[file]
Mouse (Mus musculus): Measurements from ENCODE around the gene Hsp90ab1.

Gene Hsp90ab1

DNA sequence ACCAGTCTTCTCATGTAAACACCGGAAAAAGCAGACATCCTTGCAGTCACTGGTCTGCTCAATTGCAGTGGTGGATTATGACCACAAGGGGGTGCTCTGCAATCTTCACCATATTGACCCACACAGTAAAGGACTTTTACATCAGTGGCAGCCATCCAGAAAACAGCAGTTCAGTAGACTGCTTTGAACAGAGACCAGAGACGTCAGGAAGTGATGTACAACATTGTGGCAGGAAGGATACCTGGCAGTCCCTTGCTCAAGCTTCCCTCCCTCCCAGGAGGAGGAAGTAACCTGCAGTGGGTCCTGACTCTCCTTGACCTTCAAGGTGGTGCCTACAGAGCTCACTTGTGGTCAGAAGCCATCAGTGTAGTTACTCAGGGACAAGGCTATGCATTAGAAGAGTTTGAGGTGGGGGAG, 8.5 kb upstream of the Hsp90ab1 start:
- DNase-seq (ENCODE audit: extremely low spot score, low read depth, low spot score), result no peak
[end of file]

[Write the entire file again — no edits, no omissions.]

Mouse (Mus musculus): Measurements from ENCODE around the gene Hsp90ab1.

Gene Hsp90ab1

DNA sequence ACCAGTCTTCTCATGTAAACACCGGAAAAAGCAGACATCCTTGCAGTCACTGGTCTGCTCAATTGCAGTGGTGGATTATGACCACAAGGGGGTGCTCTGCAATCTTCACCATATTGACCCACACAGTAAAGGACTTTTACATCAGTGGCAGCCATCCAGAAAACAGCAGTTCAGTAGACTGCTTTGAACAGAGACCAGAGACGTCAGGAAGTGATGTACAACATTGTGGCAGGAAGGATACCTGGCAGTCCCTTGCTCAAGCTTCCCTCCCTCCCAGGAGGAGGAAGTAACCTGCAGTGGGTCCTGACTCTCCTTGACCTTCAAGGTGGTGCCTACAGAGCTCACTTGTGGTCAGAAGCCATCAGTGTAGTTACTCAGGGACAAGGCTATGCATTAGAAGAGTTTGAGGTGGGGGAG, 8.5 kb upstream of the Hsp90ab1 start:
- DNase-seq (ENCODE audit: extremely low spot score, low read depth, low spot score), result no peak